Letter: Booth Heights isn’t only option for employee housing
We are writing as concerned residents regarding the Booth Heights development application process. We believe that to date neither Triumph nor Vail Resorts have provided sufficient evidence to both the Planning and Environmental Commission and the public to reach a defensible conclusion. Many serious questions remain, and PEC needs your public comment. Here are our concerns:
Safety and traffic: First, the Development’s traffic report was completed during a December Vail Mountain School recess and ski pass blackout period and falsely reflects the North Frontage Road impact. Second, this Frontage Road stretch, without further sidewalks and lighting mitigation, is not walkable at night, especially after the last East Vail bus. Third, there will be increased foot and bike traffic under the East Vail I-70 underpass to East Vail convenience stores. No report addresses the adverse impact on safety with heavy usage. With no available underpass lane mitigation, accidents could be deadly.
Wildlife impact: The East Vail bighorn sheep herd is iconic. Vail boasts “This is Bighorn Country!” with signs around town. The herd grazes along the frontage road during high snowfall and uses the land near the proposed development for annual migration. Experts state that the sheep do not “pioneer” well and housing has the greatest impact. Triumph’s proposed mitigation does not help the sheep. In addition, dogs are inconsistent with sheep. If the herd is to survive unstressed, how can a no-dog policy be enforced? Finally, losing the herd is irreversible, especially for future generations. Vail seems to be trading off housing for wildlife, contrary to the PEC mission.
Visual impact: When traveling west over Vail Pass, the downhill entrance into the Vail Valley is beautiful. Unfortunately, the proposed development application does not include preservation and material enhancement to the site. The proposed building will be an eyesore.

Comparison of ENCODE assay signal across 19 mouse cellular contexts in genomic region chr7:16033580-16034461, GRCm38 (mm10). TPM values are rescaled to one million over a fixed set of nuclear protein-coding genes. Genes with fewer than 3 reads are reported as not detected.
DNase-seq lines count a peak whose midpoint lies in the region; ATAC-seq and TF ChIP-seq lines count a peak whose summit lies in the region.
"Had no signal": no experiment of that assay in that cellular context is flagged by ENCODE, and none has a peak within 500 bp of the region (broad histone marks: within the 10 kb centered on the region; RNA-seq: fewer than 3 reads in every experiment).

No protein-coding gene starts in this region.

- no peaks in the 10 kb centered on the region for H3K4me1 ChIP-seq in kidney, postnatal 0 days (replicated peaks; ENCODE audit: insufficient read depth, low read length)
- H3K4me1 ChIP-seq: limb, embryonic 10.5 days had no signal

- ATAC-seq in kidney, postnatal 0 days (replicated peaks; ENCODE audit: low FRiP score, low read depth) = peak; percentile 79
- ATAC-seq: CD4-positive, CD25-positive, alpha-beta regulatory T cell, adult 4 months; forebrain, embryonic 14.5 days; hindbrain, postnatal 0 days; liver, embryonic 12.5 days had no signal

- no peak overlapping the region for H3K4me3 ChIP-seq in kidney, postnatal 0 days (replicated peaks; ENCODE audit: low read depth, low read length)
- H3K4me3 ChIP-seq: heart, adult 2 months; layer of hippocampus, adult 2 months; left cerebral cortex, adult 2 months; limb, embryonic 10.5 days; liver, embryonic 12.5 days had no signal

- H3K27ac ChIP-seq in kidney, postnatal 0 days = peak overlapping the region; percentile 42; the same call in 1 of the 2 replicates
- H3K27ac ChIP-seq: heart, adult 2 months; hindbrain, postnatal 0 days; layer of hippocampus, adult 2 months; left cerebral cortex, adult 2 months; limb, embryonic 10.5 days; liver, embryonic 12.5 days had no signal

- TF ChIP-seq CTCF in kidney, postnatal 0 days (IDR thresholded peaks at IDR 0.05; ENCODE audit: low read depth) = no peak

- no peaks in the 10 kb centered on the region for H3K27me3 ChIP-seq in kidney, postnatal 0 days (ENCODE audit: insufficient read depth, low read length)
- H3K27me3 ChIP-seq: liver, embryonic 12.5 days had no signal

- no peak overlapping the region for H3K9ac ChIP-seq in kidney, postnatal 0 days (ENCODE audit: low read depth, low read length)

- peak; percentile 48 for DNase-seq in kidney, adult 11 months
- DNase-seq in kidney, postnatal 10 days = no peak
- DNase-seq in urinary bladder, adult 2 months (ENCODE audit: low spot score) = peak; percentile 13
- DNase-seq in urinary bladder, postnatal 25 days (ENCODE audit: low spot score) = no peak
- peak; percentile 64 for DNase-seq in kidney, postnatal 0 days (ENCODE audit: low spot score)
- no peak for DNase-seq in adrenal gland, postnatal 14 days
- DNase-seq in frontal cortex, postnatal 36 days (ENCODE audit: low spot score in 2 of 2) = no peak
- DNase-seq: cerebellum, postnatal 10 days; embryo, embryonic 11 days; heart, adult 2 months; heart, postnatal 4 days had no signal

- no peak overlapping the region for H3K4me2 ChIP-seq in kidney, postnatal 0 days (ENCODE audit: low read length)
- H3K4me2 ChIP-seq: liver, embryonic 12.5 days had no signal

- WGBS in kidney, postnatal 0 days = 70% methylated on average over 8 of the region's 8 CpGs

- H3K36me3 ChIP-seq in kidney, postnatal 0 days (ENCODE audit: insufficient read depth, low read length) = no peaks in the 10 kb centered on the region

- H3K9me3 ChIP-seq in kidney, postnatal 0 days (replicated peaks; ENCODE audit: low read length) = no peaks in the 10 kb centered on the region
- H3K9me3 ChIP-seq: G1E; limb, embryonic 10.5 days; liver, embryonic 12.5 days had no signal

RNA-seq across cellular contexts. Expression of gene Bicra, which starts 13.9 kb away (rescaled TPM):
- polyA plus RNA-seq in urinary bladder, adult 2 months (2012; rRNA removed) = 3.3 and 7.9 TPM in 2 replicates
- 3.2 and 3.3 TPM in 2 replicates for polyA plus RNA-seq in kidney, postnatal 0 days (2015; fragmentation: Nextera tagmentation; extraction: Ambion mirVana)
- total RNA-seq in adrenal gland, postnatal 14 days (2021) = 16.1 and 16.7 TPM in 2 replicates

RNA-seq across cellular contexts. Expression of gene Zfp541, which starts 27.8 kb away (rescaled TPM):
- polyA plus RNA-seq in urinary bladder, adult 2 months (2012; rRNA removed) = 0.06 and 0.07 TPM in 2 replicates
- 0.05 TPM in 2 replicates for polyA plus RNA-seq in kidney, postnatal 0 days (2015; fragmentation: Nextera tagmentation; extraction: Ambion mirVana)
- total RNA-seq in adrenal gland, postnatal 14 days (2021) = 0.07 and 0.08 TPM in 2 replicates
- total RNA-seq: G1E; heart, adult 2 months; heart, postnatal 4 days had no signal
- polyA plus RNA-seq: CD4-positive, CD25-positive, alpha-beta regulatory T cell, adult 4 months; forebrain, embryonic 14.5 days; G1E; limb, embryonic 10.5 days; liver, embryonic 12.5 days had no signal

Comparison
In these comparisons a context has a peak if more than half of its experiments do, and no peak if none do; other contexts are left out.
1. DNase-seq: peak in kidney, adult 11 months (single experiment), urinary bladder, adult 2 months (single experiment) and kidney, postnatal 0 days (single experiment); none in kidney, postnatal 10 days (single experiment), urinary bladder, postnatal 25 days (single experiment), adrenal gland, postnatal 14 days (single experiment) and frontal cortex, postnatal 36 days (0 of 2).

Architectural rendering and environmental sustainability: A rendering of neither the building nor uphill large rockfall berm were originally provided. After public request, the housing project was provided. It is four stories and stretches along the frontage road. Its footprint and massive facade are imposing. The housing is too big for the site and incompatible with East Vail. Will the large rockfall berm be successfully integrated into the surrounding hillside, unlike Booth Falls rock berm which remains a scar.
Enforcement realities for housing/parking: Permitting secondary rentals, like the Sandstone complex, make this project not employee housing but investment housing. Development parking allotments are based on employee housing calculations. Rentals will require additional parking spaces not included in the development. Parking is woefully inadequate.
In summary, Booth Heights, by not providing real-world, thoughtful environmental and safety studies has violated the community’s trust. Gratefully, the PEC has addressed these insufficiencies and required further third-party study before real mitigation solutions and meaningful discussion can occur. In our valley, Booth Heights is not the only option for employee housing — let’s get it right and reinforce PEC’s role to protect our town and its environment.
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